Shankar, what you say really does sound bad. But it should also be kept in mind that often, the way people try to fix a past error is by making a compensating error. So blaming theoretical physics and/or string theory for the situation sounds like a bad idea to me (not that thats what you are doing here, but it is easy to make that mistake). I am certain that even the string theorists in India will find your above comment (if true), absolutely reasonable. In the West, my impression has always been that experimentalists are the ones who get most of the money, partly because many of them can get industry support. But I might be wrong about this. Either way, I have certainly never heard of money being returned to a funding agency.

    Back to the flame:

    Woit says: “You could make exactly the same argument that all methods developed over the years in physics to exploit symmetries are not “dynamics”, have no “physical input”, and thus are nothing but “brain farts”. ”

    Again you try to mislead and subtly redefine the issue, like the politician you are. There is nothing wrong with working on whatever you want (assuming of course, you have something non-trivial to say). The problem is when you present it as an alternative to fundamental theory, while NOT addressing the challenges of fundamental theory at all.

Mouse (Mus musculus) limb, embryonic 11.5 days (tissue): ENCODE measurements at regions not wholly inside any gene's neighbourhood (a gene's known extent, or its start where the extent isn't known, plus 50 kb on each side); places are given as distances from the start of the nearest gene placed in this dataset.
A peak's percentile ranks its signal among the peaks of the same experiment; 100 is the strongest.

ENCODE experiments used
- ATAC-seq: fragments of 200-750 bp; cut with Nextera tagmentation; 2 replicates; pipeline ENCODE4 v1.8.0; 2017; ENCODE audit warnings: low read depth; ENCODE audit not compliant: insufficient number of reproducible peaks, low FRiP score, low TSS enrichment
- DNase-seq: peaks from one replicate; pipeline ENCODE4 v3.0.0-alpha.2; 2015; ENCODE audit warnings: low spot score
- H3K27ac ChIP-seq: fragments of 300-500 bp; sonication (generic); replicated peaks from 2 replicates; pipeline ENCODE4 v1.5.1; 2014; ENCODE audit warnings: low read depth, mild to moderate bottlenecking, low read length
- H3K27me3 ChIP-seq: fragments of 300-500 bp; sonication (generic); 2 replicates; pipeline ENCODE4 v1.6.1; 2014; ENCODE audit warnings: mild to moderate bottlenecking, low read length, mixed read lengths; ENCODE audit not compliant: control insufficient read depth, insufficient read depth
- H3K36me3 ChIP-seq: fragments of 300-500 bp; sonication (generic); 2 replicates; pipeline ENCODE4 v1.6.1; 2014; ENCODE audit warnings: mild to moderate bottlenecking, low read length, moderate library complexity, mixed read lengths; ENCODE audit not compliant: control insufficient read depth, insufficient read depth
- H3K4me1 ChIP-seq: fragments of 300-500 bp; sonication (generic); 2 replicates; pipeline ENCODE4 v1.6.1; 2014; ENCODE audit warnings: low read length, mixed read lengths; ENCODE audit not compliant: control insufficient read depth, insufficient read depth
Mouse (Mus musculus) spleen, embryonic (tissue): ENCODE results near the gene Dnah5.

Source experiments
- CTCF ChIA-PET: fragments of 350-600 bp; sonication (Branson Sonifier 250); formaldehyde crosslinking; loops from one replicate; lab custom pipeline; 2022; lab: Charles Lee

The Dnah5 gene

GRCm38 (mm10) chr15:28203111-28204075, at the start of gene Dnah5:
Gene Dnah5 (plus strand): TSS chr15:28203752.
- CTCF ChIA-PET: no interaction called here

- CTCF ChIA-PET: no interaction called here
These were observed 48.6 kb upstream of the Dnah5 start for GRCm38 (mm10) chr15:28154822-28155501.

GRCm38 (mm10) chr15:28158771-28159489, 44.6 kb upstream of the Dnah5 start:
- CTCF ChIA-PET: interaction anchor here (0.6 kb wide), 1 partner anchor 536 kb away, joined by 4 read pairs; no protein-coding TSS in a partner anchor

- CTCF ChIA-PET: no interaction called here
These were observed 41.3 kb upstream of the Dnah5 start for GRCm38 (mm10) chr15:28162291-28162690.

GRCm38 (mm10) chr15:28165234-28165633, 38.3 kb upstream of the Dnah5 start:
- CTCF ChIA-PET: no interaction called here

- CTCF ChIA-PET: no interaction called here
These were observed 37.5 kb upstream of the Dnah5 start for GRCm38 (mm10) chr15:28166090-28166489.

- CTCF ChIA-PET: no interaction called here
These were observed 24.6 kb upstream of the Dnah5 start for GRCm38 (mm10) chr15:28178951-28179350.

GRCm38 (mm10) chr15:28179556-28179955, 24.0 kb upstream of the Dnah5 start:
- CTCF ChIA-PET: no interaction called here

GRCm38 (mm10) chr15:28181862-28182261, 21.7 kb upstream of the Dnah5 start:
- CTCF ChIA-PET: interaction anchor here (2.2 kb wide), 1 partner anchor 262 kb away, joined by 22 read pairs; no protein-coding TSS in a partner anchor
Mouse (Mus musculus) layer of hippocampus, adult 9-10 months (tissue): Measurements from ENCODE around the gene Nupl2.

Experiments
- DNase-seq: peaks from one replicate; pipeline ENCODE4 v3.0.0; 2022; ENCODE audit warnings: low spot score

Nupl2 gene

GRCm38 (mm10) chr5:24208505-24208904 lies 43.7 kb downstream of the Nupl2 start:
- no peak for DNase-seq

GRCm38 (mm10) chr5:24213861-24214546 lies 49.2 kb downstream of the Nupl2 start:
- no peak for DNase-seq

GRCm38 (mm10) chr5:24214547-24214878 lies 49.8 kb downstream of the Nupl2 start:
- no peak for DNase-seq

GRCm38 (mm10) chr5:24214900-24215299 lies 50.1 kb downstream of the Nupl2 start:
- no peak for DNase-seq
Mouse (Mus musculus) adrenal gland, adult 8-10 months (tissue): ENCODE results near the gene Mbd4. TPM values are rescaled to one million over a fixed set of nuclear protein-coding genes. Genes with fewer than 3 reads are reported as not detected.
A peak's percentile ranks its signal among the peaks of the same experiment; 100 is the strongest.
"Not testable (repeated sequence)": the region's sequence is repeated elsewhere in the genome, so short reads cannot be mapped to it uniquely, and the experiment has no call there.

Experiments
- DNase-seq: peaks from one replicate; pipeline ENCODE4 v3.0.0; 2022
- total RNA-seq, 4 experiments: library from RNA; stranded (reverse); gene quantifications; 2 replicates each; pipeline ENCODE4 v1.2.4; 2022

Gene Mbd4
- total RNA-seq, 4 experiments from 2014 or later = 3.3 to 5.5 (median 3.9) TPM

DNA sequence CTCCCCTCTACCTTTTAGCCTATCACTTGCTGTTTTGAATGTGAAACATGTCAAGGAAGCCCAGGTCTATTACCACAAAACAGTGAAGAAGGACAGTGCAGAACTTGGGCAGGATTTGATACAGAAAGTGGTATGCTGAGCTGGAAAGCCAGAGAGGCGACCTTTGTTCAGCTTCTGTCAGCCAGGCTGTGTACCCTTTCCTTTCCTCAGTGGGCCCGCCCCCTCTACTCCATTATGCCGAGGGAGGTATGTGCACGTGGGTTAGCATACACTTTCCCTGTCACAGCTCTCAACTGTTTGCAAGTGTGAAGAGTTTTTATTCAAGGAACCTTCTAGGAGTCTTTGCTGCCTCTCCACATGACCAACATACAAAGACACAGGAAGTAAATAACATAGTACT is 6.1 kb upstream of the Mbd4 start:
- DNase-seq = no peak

What is despicable about you is not even your visceral hatred of string theory, but your underhanded attempts at creating the impression to the general public that you have more influence in the HEP community than anywhere near what you have. If you do not like string theory, fine. If you do not like the string hype, thats even more fine. But when you try to create counter-hype which is much more malicious to science than anything the string theorists have ever done – by trying to hurt the public perception of theoretical physics itself, by lying to the public, eg., about the current status of string theory in the HEP community, by claiming to wage a scientific battle while actually waging a public-relations one – it is high time that somebody spoke up and called you out on what you really are.

  • also

    `jamie’ answer these.

    What is space?
    What is time?
    What is a particle?
    Why the quantum?
    Why relativity?
    Why the particular particles we have, why their masses, etc.?
    Why the cosmological constant we have, and what is it anyway?
    Is the 2nd law of thermodynamics really a law?
    Etc.

    How does string theory even begin to address questions that are actually fundamental?

  • Nigel Cook

    ‘The problem with your [Peter Woit] book and blog is that they do not offer any way of making progress – all they do is call for a shutdown of string theory (which as you yourself admit above, has lead to useful things). What do you recommend as a better, concrete, alternate way of making progress? Lets hear it, dammit.’ – jamie, April 13th, 2009 at 1:03 pm